BOSTON, MA--(Marketwire - June 21, 2010) -  Private equity and venture capital funds continued to show strength during the quarter ending December 31, 2009, with each asset class earning positive returns for the third consecutive quarter, one of the best since 2007. Overall, fourth quarter returns on private equity investments outpaced those in venture capital funds, though both continued to outperform the public markets over the long term, according to Cambridge Associates LLC, a provider of independent research and investment advice to institutional investors and private clients.

Cambridge Associates tracks, and publishes a quarterly commentary on, the performance of private equity and venture capital as measured by two indices: the Cambridge Associates LLC U.S. Private Equity Index® and the Cambridge Associates LLC U.S. Venture Capital Index®

According to the PE index, private equity returned 5.9% for the fourth quarter, which essentially equaled public market returns, and ended 2009 with a return of 13.8%, a greater than 36% jump from 2008. Venture capital did less well, turning in a 3.3% return for the final quarter and a return for the year of 3.0%, marking a more than 19% increase over the prior year. 

As public markets rebounded in 2009, both Cambridge Associates indices trended upward due to largely unrealized increased valuations for private companies. As they have for several quarters now, however, exit opportunities for private equity and venture capital investors remained far below historical averages.

Capital Distributions Rise Sharply in Q4

"Venture capital improved its performance in 2009 and closed out the year with its third consecutive quarter of positive returns. Macroeconomic conditions remain challenging, however, and so it is unclear when exit conditions for VC investors will broadly improve, though substantial, high growth companies should continue to find liquidity. Venture fund managers were able to return more capital to their investors in the fourth quarter than they had in the previous three quarters combined, which clearly is a positive development. Fundraising levels have also dropped and continued tempered capital commitments to the asset class will prevent excess capital from reentering the industry and will help to boost future industry performance." said Theresa Hajer, Managing Director and Venture Capital Research Consultant at Cambridge Associates.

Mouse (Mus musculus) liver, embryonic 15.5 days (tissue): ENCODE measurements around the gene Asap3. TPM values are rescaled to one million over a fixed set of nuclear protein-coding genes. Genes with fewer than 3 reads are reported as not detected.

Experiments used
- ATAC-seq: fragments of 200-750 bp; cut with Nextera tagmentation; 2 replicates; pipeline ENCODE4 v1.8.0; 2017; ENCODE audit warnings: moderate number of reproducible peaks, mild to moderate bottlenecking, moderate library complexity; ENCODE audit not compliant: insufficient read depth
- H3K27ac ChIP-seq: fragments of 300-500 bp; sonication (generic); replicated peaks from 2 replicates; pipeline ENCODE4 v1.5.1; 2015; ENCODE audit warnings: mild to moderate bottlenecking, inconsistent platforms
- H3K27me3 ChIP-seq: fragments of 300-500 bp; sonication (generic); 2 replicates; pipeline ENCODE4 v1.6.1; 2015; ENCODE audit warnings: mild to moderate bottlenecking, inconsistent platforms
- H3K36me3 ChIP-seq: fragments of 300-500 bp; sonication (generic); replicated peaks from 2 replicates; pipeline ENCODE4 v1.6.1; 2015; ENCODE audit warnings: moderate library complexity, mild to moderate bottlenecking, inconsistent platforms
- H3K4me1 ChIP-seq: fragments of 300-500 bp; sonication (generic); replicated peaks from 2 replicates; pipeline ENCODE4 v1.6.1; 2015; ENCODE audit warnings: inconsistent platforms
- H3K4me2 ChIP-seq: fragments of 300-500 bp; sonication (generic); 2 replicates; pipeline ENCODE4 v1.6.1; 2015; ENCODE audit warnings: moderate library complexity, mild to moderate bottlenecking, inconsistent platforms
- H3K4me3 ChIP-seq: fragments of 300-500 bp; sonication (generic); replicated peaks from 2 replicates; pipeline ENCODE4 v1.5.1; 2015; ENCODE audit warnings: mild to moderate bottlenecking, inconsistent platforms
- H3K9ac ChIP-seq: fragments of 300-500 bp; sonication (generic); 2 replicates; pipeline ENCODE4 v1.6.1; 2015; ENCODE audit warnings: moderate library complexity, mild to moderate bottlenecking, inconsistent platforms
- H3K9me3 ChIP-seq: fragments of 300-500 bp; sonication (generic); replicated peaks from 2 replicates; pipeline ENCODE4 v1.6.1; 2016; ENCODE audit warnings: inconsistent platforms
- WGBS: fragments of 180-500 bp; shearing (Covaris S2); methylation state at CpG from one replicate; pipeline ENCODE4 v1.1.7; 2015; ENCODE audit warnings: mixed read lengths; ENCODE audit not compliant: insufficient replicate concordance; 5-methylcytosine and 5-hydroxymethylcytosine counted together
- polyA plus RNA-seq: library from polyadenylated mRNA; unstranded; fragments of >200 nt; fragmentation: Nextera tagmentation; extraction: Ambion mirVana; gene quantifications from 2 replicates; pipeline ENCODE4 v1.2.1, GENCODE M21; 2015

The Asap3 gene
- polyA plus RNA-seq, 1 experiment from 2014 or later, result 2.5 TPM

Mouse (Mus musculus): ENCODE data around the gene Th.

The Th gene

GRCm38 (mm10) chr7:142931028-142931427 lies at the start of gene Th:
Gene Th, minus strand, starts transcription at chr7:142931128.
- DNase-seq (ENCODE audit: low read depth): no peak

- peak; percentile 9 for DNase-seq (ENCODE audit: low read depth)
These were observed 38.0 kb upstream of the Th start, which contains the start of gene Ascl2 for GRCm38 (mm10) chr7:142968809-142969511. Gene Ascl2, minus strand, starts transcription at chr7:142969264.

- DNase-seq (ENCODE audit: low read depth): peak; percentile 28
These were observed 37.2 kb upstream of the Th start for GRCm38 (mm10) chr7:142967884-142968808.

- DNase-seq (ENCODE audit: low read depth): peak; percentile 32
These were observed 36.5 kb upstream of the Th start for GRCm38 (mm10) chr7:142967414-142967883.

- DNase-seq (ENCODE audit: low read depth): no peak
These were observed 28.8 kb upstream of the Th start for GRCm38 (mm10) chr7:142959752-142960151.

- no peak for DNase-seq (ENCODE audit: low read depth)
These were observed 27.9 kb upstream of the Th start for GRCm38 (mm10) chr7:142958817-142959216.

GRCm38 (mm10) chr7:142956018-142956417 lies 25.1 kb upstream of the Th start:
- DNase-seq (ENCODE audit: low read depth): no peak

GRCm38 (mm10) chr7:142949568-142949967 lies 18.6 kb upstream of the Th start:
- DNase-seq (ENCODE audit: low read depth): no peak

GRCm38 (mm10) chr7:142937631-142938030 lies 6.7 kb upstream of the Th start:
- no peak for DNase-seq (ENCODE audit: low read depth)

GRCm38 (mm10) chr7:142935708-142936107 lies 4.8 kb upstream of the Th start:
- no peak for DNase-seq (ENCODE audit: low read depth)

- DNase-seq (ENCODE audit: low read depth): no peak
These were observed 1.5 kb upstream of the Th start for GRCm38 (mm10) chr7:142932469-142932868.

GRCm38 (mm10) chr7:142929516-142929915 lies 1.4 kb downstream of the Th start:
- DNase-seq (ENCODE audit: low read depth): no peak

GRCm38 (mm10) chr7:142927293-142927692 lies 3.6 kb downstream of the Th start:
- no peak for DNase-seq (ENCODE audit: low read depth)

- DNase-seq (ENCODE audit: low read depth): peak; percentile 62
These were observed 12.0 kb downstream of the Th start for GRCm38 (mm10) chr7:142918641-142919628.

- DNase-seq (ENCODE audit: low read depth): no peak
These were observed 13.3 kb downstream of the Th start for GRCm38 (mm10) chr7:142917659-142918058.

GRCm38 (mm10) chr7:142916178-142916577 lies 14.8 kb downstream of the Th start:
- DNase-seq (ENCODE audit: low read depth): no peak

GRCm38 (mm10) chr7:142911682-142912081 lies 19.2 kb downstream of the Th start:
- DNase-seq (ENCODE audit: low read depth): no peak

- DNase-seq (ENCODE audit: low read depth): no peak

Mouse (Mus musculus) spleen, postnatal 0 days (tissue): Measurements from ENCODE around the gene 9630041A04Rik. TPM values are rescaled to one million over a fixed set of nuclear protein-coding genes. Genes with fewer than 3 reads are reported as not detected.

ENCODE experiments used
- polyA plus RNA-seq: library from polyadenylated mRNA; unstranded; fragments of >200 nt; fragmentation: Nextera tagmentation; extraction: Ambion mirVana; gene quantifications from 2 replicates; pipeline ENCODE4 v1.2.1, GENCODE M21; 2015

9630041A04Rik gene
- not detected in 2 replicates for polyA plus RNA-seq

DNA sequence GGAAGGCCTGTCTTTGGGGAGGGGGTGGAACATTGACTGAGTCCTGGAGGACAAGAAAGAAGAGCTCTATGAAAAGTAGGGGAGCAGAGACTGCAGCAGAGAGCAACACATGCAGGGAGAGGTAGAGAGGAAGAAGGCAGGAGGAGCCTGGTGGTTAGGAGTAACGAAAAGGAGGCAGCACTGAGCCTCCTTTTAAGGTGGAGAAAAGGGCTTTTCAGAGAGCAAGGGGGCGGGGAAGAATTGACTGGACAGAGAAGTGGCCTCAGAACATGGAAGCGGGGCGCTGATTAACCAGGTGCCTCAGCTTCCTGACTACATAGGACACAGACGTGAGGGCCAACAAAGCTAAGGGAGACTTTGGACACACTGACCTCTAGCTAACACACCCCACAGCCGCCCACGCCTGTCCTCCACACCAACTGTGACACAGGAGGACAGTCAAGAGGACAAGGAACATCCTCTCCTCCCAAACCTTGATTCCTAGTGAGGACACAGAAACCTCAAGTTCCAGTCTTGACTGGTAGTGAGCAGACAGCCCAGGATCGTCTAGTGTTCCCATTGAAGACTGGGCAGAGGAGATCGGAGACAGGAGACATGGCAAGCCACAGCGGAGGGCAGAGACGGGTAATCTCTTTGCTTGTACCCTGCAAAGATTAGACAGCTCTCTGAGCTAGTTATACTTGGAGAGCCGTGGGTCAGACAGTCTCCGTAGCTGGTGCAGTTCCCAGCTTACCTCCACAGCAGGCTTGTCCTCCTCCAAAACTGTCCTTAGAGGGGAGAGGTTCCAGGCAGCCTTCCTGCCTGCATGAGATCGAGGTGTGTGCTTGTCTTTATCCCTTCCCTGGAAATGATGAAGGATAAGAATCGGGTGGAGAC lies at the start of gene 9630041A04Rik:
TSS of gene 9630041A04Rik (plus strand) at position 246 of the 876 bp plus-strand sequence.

The index's private equity managers distributed just over $10 billion to investors during the quarter -- nearly $6 billion more than in the previous quarter. Venture capital fund managers in the Cambridge Associates index returned slightly more than $3 billion to their investors, marking a 181% increase over the prior quarter and the most since the first quarter of 2008.

Capital calls were also up in the fourth quarter. In both asset classes contributions during the quarter were higher than in any previous quarter in 2009. Private equity fund managers in the index called roughly $14 billion from their investors; the venture index's fund managers called more than $3 billion.

The following tables provide comparative returns for private equity and venture capital, based on Cambridge Associates' indices, vis-à-vis several key indices of public market equities. Returns for periods of one year and longer are annualized.

U.S. Private Equity Index Returns (%) for the Periods ending December 31, 2009

For the periods ending Qtr. 1 Year 3 Years 5 Years 10 Years 15 Years 20 Years
December 31, 2009 5.9 13.8 1.1 9.7 7.8 11.8 12.0
Other indices at December 31, 2009
DJIA 8.1 22.7 -3.1 1.9 1.3 9.3 9.5
Russell 2000 Composite 3.9 27.2 -6.1 0.5 3.5 7.7 8.3
S&P 500 6.0 26.5 -5.6 0.4 -0.9 8.0 8.2
Sources: Cambridge Associates LLC, Dow Jones & Company, Inc., Frank Russell Company, Standard and Poor's, and Thomson Datastream.

U.S. Venture Capital Index Returns (%) for the Periods ending December 31, 2009

For the periods ending Qtr. 1 Year 3 Years 5 Years 10 Years 15 Years 20 Years
December 31, 2009 3.3 3.0 -0.3 4.3 -0.9 37.8 23.4
Other indices at December 31, 2009
NASDAQ Composite 6.9 43.9 -2.1 0.8 -5.7 7.6 8.4
Russell 2000 Composite 3.9 27.2 -6.1 0.5 3.5 7.7 8.3
S&P 500 6.0 26.5 -5.6 0.4 -0.9 8.0 8.2
Sources: Cambridge Associates LLC, Dow Jones & Company, Inc., Frank Russell Company, Standard and Poor's, and Thomson Datastream.

Note: Because the U.S. Private Equity and Venture Capital indices are capital weighted, the largest vintage years mainly drive the indices' performance.

Technology Meltdown at the Start of the Decade Drove 10-Year Venture Capital Returns into Negative Territory, but Longer-Period Returns Remained Strong

Looking at longer time horizons, private equity outperformed venture capital for the 10-year period ending December 31, 2009, 7.8% versus -0.9%, primarily due to the near-complete collapse of the technology sector early in the decade. For longer periods, however, venture funds continued to generate significantly better returns than private equity. Over the 20-year period ending December 31, 2009, for example, venture capital returned 23.4% per annum, while private equity returned 12.0%.

Principal Sectors in Private Equity Index All Earned Positive Returns in Q4, with Retail the Best Performer